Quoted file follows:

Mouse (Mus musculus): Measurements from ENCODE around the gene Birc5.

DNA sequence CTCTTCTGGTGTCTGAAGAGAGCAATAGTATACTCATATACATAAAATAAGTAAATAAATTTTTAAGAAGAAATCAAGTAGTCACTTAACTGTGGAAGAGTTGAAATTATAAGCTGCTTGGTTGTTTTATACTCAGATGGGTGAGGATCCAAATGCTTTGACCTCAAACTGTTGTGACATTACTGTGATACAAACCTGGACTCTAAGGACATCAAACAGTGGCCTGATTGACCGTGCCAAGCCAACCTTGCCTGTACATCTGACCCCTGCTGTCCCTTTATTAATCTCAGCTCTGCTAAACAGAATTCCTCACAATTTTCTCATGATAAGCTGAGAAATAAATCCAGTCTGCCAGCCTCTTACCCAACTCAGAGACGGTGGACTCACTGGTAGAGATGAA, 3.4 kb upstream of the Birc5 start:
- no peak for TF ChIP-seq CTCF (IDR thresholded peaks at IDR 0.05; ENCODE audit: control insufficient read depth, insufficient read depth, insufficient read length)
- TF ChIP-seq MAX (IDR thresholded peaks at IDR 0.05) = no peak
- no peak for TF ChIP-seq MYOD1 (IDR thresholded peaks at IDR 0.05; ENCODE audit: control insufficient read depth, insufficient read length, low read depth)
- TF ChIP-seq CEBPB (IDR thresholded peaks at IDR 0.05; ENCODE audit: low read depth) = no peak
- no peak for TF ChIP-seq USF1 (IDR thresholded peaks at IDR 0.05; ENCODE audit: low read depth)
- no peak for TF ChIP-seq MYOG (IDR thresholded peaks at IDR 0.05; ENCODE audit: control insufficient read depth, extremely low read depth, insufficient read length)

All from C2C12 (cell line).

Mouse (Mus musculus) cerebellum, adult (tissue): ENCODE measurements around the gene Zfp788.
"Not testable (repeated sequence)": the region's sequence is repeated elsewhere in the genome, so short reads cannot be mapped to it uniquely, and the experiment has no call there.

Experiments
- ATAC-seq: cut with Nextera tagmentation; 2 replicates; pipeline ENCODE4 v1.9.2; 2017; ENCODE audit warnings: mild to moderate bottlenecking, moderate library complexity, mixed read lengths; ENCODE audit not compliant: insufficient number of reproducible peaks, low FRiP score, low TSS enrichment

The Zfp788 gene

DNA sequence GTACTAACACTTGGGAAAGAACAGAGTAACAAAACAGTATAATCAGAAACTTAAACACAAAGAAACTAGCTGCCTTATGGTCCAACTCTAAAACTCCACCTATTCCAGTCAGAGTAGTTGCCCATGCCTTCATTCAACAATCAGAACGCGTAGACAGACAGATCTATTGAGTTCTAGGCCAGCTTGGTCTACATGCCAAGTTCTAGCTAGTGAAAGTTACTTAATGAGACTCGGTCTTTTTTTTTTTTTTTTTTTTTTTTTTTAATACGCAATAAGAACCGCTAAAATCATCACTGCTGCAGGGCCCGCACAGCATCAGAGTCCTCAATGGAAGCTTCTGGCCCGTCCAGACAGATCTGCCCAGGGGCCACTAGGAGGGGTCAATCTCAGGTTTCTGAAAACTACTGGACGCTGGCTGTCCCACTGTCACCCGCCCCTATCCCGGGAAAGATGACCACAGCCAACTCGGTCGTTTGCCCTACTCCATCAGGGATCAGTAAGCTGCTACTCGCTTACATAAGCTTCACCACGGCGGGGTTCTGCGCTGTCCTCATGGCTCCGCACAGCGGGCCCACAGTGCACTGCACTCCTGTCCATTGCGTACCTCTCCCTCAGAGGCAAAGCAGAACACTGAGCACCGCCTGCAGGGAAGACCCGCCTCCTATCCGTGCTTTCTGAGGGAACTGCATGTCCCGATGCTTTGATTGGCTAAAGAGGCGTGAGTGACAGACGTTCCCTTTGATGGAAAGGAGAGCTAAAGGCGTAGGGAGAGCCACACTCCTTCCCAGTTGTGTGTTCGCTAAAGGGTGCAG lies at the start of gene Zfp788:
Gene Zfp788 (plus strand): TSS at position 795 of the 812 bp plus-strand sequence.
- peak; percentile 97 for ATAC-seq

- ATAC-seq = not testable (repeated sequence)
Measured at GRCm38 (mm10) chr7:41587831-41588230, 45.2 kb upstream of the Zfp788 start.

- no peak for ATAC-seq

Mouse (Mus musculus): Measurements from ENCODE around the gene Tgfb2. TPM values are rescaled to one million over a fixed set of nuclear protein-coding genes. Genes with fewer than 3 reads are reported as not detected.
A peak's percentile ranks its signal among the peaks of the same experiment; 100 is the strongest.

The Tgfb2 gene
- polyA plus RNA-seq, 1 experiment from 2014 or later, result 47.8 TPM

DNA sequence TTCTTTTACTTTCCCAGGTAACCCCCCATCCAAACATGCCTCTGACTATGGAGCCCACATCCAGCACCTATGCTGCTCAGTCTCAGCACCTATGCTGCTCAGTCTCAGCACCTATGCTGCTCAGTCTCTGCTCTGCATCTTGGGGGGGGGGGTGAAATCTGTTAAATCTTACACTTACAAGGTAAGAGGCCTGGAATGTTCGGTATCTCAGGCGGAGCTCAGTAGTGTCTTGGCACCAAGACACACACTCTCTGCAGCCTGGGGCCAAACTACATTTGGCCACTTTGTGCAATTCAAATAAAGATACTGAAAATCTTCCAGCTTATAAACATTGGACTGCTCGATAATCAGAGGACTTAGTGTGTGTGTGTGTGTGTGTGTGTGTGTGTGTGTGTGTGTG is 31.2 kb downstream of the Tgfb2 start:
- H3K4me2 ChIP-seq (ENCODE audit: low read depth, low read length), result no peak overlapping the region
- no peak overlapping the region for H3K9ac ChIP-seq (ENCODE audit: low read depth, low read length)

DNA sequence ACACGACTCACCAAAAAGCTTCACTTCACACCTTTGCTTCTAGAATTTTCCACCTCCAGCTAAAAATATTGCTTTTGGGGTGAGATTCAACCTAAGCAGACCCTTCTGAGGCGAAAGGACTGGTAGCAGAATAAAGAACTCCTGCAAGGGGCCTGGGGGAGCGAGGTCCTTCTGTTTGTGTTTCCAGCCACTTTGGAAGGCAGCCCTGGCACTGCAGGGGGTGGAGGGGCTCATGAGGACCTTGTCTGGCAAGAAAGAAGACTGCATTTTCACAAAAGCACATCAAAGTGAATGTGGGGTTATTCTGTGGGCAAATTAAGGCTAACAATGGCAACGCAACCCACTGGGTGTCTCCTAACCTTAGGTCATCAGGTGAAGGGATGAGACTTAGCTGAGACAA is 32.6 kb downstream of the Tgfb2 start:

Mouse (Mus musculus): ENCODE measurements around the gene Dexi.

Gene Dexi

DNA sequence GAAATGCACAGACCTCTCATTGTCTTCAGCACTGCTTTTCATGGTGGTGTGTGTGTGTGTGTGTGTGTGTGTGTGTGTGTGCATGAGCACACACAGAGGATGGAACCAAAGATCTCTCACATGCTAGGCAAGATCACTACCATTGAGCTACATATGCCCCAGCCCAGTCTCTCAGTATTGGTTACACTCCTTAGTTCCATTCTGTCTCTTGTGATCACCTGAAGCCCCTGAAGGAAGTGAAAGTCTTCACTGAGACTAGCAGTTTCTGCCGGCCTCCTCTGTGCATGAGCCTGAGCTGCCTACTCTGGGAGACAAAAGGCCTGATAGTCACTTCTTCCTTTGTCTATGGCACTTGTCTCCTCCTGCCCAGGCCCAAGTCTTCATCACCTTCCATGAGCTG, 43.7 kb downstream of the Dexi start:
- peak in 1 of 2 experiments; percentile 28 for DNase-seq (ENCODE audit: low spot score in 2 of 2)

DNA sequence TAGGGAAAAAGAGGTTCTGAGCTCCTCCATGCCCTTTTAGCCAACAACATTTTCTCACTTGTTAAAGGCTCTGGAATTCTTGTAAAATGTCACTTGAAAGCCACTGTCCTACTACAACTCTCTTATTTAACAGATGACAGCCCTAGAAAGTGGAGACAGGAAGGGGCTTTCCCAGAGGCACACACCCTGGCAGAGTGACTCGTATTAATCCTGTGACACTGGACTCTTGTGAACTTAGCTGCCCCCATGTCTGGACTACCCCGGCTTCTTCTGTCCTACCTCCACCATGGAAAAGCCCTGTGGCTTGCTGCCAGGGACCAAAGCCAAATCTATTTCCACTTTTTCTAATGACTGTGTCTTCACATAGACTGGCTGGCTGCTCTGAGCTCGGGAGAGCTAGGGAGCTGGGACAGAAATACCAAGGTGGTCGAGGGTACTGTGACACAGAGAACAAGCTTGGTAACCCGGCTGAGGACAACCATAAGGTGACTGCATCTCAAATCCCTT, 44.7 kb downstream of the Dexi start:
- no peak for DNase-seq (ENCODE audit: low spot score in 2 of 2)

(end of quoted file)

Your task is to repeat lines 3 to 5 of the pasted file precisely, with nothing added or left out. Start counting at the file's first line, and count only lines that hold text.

- no peak for TF ChIP-seq CTCF (IDR thresholded peaks at IDR 0.05; ENCODE audit: control insufficient read depth, insufficient read depth, insufficient read length)
- TF ChIP-seq MAX (IDR thresholded peaks at IDR 0.05) = no peak
- no peak for TF ChIP-seq MYOD1 (IDR thresholded peaks at IDR 0.05; ENCODE audit: control insufficient read depth, insufficient read length, low read depth)